Sunday, July 23, 2017
50 YEARS OF LUPIN III: Daisuke Jigen's Gravestone
Nine days after Queen Malta's assassination at a peace concert, a sniper ends Lupin III's latest jewel heist with a well-placed shot, sending a bullet into Daisuke Jigen's leg. The thieves crawl away to safety before the next shot could prove fatal. Acting on a hunch from a spent round, Jigen searches the nearest cemetery. A legendary gunman, Jael Okuzaki, is known to prepare a grave for each target he kills. And the newest grave is Jigen's. As the country around him prepares for war, Jigen fights his own personal battle, gunslinger against sniper. Okuzaki knows the city and has a preternatural ability to know exactly where Jigen is at any time. All Jigen has is the revolver at his side--and the help of the world's greatest thief, Lupin III.
A two part theatrical film released in 2014, Daisuke Jigen's Gravestone occupies a strange spot in the Lupin III catalog. It is a rare direct continuation of a previous work, the controversial TV series The Woman Called Fujiko Mine. Intended as a daring reimagination of Lupin III, The Woman Called Fujiko Mine pushed the Lupin gang to the side, focusing on Fujiko's self-indulgent mysteries and centerfold preening for the camera. And, like many "daring reimaginations," the additions boiled down to the same three features: dark stories, boobs, and blood. Faced with complaints that Lupin was no longer in the spotlight, Daisuke Jigen's Gravestone returns the focus to Lupin III and his American gunslinger buddy, Daisuke Jigen. And as a character, Lupin returns in magnificent style.
As mentioned in the comments on the Italian adventures, stories that focus on the rest of the gang tend to be shallow and one-dimensional. Daisuke Jigen's Gravestone ran that risk by making Jigen the engine of the story. The gunslinger was Queen Malta's bodyguard, dismissed just before the assassination. Jigen is taking the failure and the dead hard, as it is hinted that his respect for the singer might be more than professional. If so, the relationship ended as most of Jigen's romances do. As the assassin, Jael hunts Jigen to tie up loose end, while Lupin tries to help his gruff buddy escape. At this point, the extent of Jigen's normal characterization has been exhausted. Rather than make up new relationships or backstories that would be forgotten in the next adventure, Daisuke Jigen's Gravestone instead removes Jigen from the plot for about half the movie, forcing a personal confrontation between Lupin and Jael in a clash that pays off the assassination of Queen Malta, Jigen's disappearance, and the MacGuffin of the story, the Calamity File stolen by Fujiko. Also different from previous stories is that Lupin and Jigen bond over this adventure. The stories of The Woman Called Fujiko Mine serve as a reimagined origin for the gang, and, true to the manga, Jigen and Lupin originally were rivals. Like many anime stories, Jigen's defeat turned into friendship, but the trust between Lupin and Jigen so often shown in their adventures had yet to develop. Unlike the fast friendships over a cup of tea in other anime, don't listen to their words but pay attention to their actions. There's a manly, even soldierly, respect between the two men untainted by the now normal pandering to otaku and fujoshi preferences for homosexual subtext. The character development remains focused by the limited cast, since as is often the case, Goemon is indisposed, and Zenigata only shows up in an after-credits scene. All the time is spent on Lupin, Jigen, and Fujiko.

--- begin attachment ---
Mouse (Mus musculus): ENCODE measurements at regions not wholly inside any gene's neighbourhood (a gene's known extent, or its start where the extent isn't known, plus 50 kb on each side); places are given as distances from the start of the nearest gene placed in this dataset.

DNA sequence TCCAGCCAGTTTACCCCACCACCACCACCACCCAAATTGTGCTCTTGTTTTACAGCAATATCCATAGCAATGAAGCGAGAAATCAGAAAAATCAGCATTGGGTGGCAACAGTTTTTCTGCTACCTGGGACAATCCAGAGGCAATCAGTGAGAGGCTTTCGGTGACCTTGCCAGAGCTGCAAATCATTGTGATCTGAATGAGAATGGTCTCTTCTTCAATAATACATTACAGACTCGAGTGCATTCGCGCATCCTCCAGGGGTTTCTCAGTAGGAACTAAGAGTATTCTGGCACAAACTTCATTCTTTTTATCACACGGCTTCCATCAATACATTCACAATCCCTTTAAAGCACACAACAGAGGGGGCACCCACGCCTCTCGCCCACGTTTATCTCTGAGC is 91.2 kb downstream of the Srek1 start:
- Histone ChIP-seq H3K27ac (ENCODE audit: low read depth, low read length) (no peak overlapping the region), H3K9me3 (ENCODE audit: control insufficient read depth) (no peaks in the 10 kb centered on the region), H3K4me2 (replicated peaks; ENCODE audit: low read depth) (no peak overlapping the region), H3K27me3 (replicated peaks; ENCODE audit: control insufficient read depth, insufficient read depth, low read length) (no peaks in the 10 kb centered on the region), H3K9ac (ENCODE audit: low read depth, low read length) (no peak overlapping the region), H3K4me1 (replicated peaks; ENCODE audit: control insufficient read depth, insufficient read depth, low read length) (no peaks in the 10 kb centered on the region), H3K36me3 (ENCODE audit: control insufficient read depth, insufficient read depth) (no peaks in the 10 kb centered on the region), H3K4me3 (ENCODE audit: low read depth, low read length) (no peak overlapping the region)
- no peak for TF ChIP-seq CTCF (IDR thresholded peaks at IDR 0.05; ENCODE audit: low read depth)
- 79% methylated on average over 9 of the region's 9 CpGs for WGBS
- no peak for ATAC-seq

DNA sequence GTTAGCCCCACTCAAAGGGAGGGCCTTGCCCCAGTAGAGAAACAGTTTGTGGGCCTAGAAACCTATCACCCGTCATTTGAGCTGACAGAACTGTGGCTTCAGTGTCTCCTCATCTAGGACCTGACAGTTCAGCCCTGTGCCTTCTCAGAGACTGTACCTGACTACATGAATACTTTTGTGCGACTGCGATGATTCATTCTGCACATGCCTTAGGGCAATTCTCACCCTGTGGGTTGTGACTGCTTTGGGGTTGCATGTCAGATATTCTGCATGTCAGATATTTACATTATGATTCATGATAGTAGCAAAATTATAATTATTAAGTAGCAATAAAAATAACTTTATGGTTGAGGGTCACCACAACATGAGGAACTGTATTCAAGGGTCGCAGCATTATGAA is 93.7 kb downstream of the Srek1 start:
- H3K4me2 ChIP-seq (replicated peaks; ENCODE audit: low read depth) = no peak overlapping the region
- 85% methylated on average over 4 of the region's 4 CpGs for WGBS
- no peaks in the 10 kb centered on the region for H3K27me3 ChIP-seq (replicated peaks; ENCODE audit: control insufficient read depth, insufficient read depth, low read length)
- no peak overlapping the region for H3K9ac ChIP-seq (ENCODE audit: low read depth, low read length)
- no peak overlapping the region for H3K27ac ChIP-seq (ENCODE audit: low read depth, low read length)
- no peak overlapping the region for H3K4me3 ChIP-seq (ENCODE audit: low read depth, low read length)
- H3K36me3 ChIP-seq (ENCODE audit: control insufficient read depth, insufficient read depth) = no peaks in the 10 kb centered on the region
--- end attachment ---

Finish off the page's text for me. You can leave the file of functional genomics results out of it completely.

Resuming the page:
The Woman Called Fujiko Mine reimagining continues with 2017's The Blood Spray of Goemon Ishikawa, which has yet to have an English release scheduled. While future movies in this series are unconfirmed, the appearance of Mamo at the end of Daisuke Jigen's Gravestone suggests that the blue-skinned villain in Lupin's first film The Mystery of Mamo may return in the future.